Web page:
(Cross-posted to Managing Miracles)

The Markey Net Neutrality Bill: Least Restrictive Network Management?

It’s an exciting time in the net neutrality debate. FCC Chairman Jules Genachowski’s speech on Monday promised a new FCC proceeding that will aim to create a formal rule to replace the Commission’s existing policy statement.

Meanwhile, net neutrality advocates in Congress are pondering new legislation for two reasons: First, there is a debate about whether the FCC currently has enough authority to enforce a net neutrality rule. Second, regardless of whether the Commission has such authority today or doesn’t, some would rather see net neutrality rules etched into statute than leave them to the uncertainties of the rulemaking process under this and future Commissions.

One legislative proposal comes from Rep. Ed Markey and colleagues. Called the Internet Freedom Preservation Act of 2009, its current draft is available on the Free Press web site.

I favor the broad goals that motivate this bill — an Internet that remains friendly to innovation and broadly available. But I personally believe the current draft of this bill would be a mistake, because it embodies a very optimistic view of the FCC’s ability to wield regulatory authority and avoid regulatory capture, not only under the current administration but also over the long-run future. It puts a huge amount of statutory weight behind the vague-till-now idea of “reasonable network management” — something that the FCC’s policy statement (and many participants in the debate) have said ISPs should be permitted to do, but whose meaning remains unsettled. Indeed, Ed raised questions back in 2006 about just how hard it might be to decide what this phrase should mean.

The section of the Markey bill that would be labeled as section 12 (d) in statute says that a network management practice

. . . is a reasonable practice only if it furthers a critically important interest, is narrowly tailored to further that interest, and is the means of furthering that interest that is the least restrictive, least discriminatory, and least constricting of consumer choice available.

This language — particularly the trio of “leasts” — puts the FCC in a position to intervene if, in the Commission’s judgment, any alternative course of action would have been better for consumers than the one an ISP actually took. Normally, to call something “reasonable” means that it is within the broad range of possibilities that might make sense to an imagined “reasonable person.” This bill’s definition of “reasonable” is very different, since on its terms there is no scope for discretion within reasonableness — the single best option is the only one deemed reasonable by the statute.

The bill’s language may sound familiar — it is a modified form of the judicial “strict scrutiny” standard the courts use to review government action when the state uses a suspect classification (such as race) or burdens a fundamental right (such as free speech in certain contexts). In those cases, the question is whether or not a “compelling governmental interest” justifies the policy under review. Here, however, it’s not totally clear whose interest, in what, must be compelling in order for a given network management practice to count as reasonable. We are discussing the actions of ISPs, who are generally public companies– do their interests in profit maximization count as compelling? Shareholders certainly think so. What about their interests in R&D? Or, does the statute mean to single out the public’s interest in the general goods outlined in section 12 (a), such as “protect[ing] the open and interconnected nature of broadband networks” ?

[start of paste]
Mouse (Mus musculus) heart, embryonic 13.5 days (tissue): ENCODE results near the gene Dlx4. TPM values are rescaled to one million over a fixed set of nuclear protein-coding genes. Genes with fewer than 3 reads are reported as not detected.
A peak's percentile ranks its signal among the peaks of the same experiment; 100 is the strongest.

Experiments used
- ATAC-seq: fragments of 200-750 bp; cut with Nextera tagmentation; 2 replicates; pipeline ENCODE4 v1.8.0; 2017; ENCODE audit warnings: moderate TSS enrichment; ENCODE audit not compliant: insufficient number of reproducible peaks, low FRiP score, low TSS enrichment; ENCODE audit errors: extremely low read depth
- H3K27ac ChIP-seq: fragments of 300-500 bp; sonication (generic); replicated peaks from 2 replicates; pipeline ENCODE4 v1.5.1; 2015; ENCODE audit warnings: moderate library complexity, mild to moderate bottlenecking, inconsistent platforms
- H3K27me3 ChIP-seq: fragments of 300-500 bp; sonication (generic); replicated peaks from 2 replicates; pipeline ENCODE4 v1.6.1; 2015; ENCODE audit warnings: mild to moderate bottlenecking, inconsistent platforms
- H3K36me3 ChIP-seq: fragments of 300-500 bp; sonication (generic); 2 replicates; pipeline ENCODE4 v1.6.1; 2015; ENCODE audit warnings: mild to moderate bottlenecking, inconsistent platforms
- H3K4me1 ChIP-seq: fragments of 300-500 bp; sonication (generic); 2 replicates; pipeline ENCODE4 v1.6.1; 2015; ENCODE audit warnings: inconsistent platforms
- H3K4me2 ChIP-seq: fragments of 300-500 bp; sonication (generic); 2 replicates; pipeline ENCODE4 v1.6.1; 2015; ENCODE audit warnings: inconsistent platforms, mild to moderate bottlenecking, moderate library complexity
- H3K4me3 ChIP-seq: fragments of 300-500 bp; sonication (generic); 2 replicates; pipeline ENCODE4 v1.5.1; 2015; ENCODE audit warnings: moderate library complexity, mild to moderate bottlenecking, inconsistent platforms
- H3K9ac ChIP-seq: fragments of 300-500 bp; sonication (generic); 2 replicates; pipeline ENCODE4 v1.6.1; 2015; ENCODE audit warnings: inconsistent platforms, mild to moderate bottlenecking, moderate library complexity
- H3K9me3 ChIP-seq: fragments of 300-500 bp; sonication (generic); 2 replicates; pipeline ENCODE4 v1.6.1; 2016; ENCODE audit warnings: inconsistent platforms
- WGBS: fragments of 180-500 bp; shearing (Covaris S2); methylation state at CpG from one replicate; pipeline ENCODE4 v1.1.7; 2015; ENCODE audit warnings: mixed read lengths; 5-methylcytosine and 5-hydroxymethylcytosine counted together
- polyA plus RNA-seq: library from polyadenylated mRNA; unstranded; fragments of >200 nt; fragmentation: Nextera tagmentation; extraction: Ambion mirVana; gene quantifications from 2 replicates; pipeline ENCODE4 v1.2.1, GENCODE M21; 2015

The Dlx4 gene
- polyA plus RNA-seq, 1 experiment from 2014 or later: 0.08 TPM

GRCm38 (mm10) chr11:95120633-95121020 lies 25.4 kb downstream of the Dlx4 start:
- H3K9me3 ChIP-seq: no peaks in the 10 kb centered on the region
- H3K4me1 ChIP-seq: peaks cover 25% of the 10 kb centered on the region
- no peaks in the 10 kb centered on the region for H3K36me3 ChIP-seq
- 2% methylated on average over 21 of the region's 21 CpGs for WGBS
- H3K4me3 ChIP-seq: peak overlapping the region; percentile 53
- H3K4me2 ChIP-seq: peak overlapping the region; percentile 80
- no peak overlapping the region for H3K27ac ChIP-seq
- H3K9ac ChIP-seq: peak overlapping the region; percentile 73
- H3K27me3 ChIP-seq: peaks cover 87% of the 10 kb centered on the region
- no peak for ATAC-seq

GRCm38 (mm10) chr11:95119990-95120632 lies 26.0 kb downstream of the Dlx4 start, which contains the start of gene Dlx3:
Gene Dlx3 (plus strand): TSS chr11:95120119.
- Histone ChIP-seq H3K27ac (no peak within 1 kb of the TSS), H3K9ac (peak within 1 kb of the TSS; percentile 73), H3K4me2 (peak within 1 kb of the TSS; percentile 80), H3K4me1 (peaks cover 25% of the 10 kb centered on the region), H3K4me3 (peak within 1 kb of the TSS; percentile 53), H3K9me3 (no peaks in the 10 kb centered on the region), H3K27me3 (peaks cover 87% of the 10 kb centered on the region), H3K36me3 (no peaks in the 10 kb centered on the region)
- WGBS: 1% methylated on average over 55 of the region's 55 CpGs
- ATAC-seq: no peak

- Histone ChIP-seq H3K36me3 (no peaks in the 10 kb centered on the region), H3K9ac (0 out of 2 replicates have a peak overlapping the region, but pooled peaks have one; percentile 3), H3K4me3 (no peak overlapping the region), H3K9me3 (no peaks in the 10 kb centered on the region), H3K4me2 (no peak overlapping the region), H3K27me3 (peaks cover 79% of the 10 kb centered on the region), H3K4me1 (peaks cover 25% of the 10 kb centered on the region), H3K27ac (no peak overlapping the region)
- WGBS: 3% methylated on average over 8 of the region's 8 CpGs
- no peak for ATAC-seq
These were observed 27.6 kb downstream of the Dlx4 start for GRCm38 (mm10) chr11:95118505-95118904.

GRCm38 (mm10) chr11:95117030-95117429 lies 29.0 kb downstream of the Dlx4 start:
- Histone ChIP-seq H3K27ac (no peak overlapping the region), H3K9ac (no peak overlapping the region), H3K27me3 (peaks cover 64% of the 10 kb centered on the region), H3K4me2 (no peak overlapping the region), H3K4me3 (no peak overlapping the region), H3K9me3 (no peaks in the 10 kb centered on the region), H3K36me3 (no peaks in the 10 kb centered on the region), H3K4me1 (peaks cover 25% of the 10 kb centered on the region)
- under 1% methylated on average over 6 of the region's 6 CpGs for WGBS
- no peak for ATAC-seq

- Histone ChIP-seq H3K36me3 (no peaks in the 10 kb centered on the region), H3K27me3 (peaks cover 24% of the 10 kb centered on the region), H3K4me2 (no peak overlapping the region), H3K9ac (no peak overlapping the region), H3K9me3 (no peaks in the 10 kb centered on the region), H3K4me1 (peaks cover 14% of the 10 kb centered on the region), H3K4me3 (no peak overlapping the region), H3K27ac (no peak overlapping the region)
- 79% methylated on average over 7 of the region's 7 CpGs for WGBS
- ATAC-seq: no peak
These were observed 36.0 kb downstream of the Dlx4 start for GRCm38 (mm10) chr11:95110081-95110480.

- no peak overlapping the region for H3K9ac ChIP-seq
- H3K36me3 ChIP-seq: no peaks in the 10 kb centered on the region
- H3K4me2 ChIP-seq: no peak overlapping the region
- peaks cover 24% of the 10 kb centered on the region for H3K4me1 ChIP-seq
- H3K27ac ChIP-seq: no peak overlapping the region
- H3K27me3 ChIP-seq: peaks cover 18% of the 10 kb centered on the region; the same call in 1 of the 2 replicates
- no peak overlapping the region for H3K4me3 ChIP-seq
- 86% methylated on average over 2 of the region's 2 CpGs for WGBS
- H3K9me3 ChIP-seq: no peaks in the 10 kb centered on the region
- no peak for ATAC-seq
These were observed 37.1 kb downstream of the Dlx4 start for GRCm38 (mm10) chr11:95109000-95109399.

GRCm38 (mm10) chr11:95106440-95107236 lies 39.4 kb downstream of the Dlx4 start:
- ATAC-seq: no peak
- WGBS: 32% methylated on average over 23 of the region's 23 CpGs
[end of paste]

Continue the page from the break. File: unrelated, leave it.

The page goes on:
I fear the bill would spur a food fight among ISPs, each of whom could complain about what the others were doing. Such a battle would raise the probability that those ISPs with the most effective lobbying shops will prevail over those with the most attractive offerings for consumers, if and when the two diverge.

Why use the phrase “reasonable network management” to describe this exacting standard? I think the most likely answer is simply that many participants in the net neutrality debate use the phrase as a shorthand term for whatever should be allowed — so that “reasonable” turns out to mean “permitted.”

There is also an interesting secondary conversation to be had here about whether it’s smart to bar in statue, as the Markey bill would, “. . .any offering that. . . prioritizes traffic over that of other such providers,” which could be read to bar evenhanded offers of prioritized packet routing to any customer who wants to pay a premium, something many net neutrality advocates (including, e.g. Prof. Lessig) have said they think is fine.

My bottom line is that we ought to speak clearly. It might or might not make sense to let the FCC intervene whenever it finds ISPs’ network management to be less than perfect (I think it would not, but recognize the question is debatable). But whatever its merits, a standard like that — removing ISP discretion — deserves a name of its own. Perhaps “least restrictive network management” ?

Cross-posted at the Yale ISP Blog.